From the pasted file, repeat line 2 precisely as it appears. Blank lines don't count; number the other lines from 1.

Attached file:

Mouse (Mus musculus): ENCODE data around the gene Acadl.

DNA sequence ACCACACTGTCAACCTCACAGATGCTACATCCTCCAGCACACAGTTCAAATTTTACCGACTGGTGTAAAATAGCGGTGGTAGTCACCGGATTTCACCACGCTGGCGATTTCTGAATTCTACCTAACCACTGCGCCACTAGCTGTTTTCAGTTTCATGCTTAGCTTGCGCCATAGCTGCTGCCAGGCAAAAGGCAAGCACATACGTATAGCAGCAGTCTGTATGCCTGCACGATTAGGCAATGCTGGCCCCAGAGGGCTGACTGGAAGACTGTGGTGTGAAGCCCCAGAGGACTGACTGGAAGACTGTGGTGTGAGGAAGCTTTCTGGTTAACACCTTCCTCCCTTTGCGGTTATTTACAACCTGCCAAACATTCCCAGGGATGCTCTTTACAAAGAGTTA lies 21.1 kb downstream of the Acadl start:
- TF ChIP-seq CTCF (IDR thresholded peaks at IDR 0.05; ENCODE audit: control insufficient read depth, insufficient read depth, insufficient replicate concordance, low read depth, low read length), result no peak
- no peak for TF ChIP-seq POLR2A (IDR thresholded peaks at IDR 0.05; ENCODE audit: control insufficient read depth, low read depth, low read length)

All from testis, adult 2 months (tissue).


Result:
DNA sequence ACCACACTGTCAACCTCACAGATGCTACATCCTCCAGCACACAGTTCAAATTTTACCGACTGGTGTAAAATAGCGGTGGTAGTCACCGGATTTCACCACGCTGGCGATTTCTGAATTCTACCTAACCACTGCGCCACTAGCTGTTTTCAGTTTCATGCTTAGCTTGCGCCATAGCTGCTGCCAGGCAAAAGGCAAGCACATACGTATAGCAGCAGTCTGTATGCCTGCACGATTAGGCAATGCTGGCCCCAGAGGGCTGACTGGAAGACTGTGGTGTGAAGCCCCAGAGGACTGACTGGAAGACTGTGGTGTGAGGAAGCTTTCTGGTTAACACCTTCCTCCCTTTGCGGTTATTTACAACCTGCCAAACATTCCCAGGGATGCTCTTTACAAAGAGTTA lies 21.1 kb downstream of the Acadl start: